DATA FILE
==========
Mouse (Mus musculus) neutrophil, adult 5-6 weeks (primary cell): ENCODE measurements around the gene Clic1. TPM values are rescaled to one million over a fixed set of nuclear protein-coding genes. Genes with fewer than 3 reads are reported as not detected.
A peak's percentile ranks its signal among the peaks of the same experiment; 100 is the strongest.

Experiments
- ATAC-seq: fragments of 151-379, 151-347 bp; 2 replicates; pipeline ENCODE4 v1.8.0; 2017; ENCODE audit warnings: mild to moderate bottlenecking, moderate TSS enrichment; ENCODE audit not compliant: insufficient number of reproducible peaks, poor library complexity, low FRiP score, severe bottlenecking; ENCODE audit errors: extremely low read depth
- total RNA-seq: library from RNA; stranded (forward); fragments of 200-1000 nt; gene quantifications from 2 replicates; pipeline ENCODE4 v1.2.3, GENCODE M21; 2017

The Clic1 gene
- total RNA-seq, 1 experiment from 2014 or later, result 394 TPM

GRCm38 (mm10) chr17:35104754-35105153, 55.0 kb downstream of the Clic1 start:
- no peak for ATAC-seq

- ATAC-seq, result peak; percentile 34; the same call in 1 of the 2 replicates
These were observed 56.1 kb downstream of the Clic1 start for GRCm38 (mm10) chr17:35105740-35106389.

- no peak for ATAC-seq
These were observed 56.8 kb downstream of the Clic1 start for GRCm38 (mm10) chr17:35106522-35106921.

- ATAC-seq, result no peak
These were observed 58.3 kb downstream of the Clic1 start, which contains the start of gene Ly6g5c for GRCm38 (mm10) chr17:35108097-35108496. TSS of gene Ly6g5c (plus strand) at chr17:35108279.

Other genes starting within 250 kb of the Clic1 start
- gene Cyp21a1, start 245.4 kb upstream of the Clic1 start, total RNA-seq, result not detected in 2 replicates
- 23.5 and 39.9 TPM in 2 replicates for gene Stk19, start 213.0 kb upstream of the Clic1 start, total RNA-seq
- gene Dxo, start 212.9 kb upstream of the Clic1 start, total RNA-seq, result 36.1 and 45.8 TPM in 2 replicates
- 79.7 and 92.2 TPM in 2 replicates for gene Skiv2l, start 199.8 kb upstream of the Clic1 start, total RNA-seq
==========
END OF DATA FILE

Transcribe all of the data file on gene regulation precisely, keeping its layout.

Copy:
Mouse (Mus musculus) neutrophil, adult 5-6 weeks (primary cell): ENCODE measurements around the gene Clic1. TPM values are rescaled to one million over a fixed set of nuclear protein-coding genes. Genes with fewer than 3 reads are reported as not detected.
A peak's percentile ranks its signal among the peaks of the same experiment; 100 is the strongest.

Experiments
- ATAC-seq: fragments of 151-379, 151-347 bp; 2 replicates; pipeline ENCODE4 v1.8.0; 2017; ENCODE audit warnings: mild to moderate bottlenecking, moderate TSS enrichment; ENCODE audit not compliant: insufficient number of reproducible peaks, poor library complexity, low FRiP score, severe bottlenecking; ENCODE audit errors: extremely low read depth
- total RNA-seq: library from RNA; stranded (forward); fragments of 200-1000 nt; gene quantifications from 2 replicates; pipeline ENCODE4 v1.2.3, GENCODE M21; 2017

The Clic1 gene
- total RNA-seq, 1 experiment from 2014 or later, result 394 TPM

GRCm38 (mm10) chr17:35104754-35105153, 55.0 kb downstream of the Clic1 start:
- no peak for ATAC-seq

- ATAC-seq, result peak; percentile 34; the same call in 1 of the 2 replicates
These were observed 56.1 kb downstream of the Clic1 start for GRCm38 (mm10) chr17:35105740-35106389.

- no peak for ATAC-seq
These were observed 56.8 kb downstream of the Clic1 start for GRCm38 (mm10) chr17:35106522-35106921.

- ATAC-seq, result no peak
These were observed 58.3 kb downstream of the Clic1 start, which contains the start of gene Ly6g5c for GRCm38 (mm10) chr17:35108097-35108496. TSS of gene Ly6g5c (plus strand) at chr17:35108279.

Other genes starting within 250 kb of the Clic1 start
- gene Cyp21a1, start 245.4 kb upstream of the Clic1 start, total RNA-seq, result not detected in 2 replicates
- 23.5 and 39.9 TPM in 2 replicates for gene Stk19, start 213.0 kb upstream of the Clic1 start, total RNA-seq
- gene Dxo, start 212.9 kb upstream of the Clic1 start, total RNA-seq, result 36.1 and 45.8 TPM in 2 replicates
- 79.7 and 92.2 TPM in 2 replicates for gene Skiv2l, start 199.8 kb upstream of the Clic1 start, total RNA-seq